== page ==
Nov. 27, 2013 – New diagnoses of the HIV virus are up nine percent in Eastern Europe, according to figures released by the World Health Organization on Thursday.
Of the 131,000 new cases of HIV reported in the European region in 2012, 102,000 occurred in Eastern Europe, with 76,000 of those cases reported in Russia, accounting for almost 60 percent of new infections, according to the data which was released ahead of World Aids Day on Dec. 1.
About 35 percent of HIV cases in Russia occur among injecting drug users while heterosexual transmission accounts for about 30 percent of cases. The exposure route of the remaining 35 percent is unknown but it is thought that most occur among men who have sex with men.
It was reported last month that a new virulent strain of HIV in Russia was spreading at a rapid rate and accounts for more than 50 percent of new infections.
The Moscow Times reported that Russian schools generally offer little or no sex education, which contributes to the high rate of infection. The paper added that Pavel Astakhov, Russia’s children’s rights advocate, said in September that he opposed teaching teenagers about sexual health in school, saying that Russian literature is “the best sex education there is.”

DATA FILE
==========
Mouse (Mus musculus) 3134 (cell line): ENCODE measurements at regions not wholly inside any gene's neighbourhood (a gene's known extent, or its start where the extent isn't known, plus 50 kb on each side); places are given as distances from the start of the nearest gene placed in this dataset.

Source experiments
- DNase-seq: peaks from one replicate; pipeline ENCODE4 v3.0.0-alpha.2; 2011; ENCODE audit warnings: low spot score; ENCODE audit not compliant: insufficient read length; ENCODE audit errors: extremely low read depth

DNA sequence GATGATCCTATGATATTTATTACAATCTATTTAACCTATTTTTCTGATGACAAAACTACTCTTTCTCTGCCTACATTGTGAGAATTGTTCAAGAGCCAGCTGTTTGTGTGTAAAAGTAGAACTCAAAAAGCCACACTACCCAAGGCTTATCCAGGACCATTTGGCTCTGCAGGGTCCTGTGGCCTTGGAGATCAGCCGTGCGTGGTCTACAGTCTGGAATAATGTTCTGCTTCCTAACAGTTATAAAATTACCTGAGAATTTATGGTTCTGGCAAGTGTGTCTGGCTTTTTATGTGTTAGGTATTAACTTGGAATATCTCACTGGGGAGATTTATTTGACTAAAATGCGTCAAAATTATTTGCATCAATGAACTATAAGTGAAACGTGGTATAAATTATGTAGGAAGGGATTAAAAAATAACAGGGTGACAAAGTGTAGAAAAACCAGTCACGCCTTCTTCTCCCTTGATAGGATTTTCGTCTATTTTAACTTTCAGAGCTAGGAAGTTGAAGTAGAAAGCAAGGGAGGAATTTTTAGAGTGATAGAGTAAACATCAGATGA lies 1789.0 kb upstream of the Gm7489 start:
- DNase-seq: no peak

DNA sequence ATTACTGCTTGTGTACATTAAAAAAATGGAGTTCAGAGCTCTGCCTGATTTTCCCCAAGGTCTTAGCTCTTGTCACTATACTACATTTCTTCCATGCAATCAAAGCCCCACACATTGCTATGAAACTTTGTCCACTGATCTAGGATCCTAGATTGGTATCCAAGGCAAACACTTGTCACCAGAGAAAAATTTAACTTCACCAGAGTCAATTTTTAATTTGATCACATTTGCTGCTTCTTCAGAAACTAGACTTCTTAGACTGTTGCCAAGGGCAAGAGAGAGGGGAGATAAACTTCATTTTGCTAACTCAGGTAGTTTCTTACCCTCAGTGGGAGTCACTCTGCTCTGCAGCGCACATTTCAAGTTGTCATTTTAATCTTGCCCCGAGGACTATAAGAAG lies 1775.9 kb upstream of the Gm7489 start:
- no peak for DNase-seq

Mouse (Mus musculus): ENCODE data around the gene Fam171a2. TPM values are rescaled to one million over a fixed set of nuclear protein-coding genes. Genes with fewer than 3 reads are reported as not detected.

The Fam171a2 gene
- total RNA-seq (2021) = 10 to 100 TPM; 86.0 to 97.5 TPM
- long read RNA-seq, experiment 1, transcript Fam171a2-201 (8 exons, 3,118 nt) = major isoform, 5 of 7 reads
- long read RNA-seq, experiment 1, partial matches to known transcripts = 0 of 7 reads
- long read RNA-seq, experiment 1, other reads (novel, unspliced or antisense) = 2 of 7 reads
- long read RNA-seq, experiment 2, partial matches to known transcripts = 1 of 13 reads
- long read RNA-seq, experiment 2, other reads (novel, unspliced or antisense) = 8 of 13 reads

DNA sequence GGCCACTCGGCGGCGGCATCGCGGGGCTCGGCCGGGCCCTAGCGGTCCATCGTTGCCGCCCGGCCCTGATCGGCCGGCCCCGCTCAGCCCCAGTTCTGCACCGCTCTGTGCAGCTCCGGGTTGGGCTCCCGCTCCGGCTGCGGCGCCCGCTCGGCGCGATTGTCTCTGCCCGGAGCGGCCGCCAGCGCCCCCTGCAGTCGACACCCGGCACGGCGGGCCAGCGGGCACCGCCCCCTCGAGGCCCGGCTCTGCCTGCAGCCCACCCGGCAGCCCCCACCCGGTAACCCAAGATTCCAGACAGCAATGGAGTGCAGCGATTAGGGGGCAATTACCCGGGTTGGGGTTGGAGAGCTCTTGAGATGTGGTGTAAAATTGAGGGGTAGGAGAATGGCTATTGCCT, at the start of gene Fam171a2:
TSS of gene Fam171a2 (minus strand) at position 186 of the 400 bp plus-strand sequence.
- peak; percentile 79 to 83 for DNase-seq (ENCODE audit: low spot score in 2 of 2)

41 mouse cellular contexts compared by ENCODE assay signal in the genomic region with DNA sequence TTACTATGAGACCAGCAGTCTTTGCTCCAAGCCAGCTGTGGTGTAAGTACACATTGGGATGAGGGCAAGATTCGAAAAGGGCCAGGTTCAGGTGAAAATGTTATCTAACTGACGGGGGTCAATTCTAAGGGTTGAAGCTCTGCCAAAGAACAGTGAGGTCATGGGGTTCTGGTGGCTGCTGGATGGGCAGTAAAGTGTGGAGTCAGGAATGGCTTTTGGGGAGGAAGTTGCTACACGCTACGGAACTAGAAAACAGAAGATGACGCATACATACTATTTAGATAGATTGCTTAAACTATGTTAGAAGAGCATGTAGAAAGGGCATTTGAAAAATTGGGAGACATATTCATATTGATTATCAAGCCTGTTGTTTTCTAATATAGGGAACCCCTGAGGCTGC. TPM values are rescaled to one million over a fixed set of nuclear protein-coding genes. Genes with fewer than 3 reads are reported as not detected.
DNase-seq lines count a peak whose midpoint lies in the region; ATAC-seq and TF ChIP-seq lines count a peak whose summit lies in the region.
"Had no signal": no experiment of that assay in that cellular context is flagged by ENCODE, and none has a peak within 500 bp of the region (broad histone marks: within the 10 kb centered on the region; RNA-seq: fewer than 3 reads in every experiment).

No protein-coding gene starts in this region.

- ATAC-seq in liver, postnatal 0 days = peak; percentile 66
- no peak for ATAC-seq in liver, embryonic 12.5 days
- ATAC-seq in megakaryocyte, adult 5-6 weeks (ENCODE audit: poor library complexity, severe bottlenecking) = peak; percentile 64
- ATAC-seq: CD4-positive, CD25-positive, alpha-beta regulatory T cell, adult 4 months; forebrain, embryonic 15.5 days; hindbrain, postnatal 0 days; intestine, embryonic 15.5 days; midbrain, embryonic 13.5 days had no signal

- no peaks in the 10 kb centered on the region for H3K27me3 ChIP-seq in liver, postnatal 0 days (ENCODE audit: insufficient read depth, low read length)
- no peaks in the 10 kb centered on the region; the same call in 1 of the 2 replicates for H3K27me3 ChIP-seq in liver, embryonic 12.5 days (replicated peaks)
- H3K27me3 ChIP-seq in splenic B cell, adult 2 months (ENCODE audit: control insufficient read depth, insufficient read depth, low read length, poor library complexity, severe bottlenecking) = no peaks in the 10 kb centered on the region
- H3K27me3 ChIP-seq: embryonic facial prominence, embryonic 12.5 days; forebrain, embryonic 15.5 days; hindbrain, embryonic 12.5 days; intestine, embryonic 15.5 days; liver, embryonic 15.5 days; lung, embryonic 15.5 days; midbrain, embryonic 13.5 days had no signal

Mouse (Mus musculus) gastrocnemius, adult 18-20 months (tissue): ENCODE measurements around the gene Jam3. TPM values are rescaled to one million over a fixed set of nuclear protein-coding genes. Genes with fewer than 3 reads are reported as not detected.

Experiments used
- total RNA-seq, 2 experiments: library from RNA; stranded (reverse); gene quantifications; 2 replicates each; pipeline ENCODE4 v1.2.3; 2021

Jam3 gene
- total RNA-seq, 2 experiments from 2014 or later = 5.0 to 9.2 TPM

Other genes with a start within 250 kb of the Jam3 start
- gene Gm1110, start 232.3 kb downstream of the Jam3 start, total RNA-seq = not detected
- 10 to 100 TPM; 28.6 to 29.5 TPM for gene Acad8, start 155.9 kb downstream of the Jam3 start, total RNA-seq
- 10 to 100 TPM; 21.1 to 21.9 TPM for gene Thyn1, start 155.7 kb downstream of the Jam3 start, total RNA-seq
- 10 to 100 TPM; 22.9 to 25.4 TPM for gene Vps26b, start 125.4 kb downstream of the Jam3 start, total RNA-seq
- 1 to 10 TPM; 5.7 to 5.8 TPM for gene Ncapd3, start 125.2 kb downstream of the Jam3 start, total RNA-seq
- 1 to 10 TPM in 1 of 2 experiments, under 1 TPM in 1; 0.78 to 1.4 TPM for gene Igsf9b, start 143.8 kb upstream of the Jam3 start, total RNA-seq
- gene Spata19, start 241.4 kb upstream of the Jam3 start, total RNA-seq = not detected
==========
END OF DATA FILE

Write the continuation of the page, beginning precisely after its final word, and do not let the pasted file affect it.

– Denis Fitzgerald
On Twitter @denisfitz
Nov 10, 2013 – Foreign fighters appear to be the source of the outbreak of polio in Syria that risks infecting hundreds of thousands of children in the region.
Initial tests indicate that the poliovirus detected in Syria is of Pakistani origin, according to UNICEF and the World Health Organization.
Pakistan is one of only three countries – along with Afghanistan and Nigeria – where the virus remains endemic. The BBC reported in July that the Pakistan Taliban had set up a base inside Syria to join the fight against the Assad regime.
Syria had been polio free for fourteen years prior to the outbreak and the virus had not been detected in neighboring countries in the past decade but so far this year has been found in sewage samples in Egypt, Israel, the West Bank and Gaza.
Polio affects the nervous system and can cause paralysis within hours. It usually affects children under five and is typically spread through contact with contaminated feces.
Children usually require four doses of the polio vaccine before school-age to provide lifelong protection against the virus.
As a result of the conflict, immunization rates have plummeted from 92 percent before the conflict to 67 percent as of 2012, according to UNICEF.
WHO and UNICEF aim to vaccinate 20 million children in Syria and neighboring countries in the coming months to prevent an epidemic.
– Denis Fitzgerald
On Twitter: @denisfitz